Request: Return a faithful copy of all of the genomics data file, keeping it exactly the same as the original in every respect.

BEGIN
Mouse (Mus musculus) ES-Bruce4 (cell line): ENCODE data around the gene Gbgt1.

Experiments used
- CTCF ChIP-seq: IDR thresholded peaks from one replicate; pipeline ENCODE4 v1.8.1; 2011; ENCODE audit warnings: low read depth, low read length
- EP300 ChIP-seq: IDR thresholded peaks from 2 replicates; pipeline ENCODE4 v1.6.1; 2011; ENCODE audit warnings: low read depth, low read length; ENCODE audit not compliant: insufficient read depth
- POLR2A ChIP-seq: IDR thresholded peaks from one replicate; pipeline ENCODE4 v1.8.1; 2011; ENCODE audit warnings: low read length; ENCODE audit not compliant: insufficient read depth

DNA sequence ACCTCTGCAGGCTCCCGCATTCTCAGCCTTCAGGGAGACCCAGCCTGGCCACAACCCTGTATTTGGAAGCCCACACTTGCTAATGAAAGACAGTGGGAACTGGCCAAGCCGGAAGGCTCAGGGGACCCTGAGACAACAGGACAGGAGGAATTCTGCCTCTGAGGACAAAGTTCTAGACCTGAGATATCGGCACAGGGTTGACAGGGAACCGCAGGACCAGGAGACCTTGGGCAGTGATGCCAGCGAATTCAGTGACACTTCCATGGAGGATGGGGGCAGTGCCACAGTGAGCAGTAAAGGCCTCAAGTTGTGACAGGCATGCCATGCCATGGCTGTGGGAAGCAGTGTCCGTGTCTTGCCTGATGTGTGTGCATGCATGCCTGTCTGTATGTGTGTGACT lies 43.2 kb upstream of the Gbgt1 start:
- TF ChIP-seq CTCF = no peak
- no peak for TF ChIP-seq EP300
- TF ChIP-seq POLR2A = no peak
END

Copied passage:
Mouse (Mus musculus) ES-Bruce4 (cell line): ENCODE data around the gene Gbgt1.

Experiments used
- CTCF ChIP-seq: IDR thresholded peaks from one replicate; pipeline ENCODE4 v1.8.1; 2011; ENCODE audit warnings: low read depth, low read length
- EP300 ChIP-seq: IDR thresholded peaks from 2 replicates; pipeline ENCODE4 v1.6.1; 2011; ENCODE audit warnings: low read depth, low read length; ENCODE audit not compliant: insufficient read depth
- POLR2A ChIP-seq: IDR thresholded peaks from one replicate; pipeline ENCODE4 v1.8.1; 2011; ENCODE audit warnings: low read length; ENCODE audit not compliant: insufficient read depth

DNA sequence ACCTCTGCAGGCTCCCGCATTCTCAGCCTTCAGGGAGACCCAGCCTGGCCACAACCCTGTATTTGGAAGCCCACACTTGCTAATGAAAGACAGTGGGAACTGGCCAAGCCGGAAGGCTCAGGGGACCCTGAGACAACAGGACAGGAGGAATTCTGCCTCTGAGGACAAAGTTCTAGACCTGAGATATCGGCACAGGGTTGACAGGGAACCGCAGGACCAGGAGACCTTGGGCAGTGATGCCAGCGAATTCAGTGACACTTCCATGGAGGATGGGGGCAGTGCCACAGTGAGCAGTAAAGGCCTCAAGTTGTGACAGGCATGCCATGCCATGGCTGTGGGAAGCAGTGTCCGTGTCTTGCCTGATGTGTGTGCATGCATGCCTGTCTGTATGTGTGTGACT lies 43.2 kb upstream of the Gbgt1 start:
- TF ChIP-seq CTCF = no peak
- no peak for TF ChIP-seq EP300
- TF ChIP-seq POLR2A = no peak